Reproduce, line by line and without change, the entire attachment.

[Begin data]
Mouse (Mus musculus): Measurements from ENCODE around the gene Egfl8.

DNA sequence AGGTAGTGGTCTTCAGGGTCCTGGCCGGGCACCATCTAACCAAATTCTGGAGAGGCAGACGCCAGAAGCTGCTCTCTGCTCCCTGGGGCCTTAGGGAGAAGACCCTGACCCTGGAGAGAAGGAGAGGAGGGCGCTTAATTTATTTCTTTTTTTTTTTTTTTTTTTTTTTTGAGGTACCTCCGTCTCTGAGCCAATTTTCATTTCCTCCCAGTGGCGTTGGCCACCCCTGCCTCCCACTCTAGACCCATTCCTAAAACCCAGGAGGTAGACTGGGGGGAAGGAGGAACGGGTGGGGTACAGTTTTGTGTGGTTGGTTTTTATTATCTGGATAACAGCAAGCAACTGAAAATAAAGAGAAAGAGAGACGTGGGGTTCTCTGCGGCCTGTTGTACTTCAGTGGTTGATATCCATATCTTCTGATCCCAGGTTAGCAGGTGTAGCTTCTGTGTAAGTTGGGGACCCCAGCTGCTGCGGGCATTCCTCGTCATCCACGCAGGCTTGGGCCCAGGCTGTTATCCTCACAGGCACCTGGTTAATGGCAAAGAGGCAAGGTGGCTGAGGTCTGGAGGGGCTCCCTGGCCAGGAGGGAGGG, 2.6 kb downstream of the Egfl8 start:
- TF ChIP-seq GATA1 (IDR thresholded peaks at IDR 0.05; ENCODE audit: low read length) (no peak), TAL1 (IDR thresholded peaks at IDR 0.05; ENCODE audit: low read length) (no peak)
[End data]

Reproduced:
Mouse (Mus musculus): Measurements from ENCODE around the gene Egfl8.

DNA sequence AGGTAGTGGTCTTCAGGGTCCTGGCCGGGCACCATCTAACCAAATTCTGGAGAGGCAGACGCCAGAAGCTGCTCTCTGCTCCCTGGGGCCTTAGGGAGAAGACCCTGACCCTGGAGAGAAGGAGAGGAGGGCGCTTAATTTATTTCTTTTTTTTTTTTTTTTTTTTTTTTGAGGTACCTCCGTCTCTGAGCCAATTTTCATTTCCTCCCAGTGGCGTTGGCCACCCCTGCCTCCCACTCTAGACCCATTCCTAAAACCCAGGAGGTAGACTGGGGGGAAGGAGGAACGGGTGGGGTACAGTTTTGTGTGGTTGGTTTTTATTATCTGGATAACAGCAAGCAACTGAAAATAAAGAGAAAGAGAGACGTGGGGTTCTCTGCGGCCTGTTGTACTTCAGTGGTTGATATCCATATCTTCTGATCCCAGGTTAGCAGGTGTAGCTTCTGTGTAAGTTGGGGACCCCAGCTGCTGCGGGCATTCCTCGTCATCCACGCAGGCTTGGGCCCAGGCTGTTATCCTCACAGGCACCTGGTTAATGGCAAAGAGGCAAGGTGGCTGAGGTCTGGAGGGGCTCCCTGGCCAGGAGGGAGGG, 2.6 kb downstream of the Egfl8 start:
- TF ChIP-seq GATA1 (IDR thresholded peaks at IDR 0.05; ENCODE audit: low read length) (no peak), TAL1 (IDR thresholded peaks at IDR 0.05; ENCODE audit: low read length) (no peak)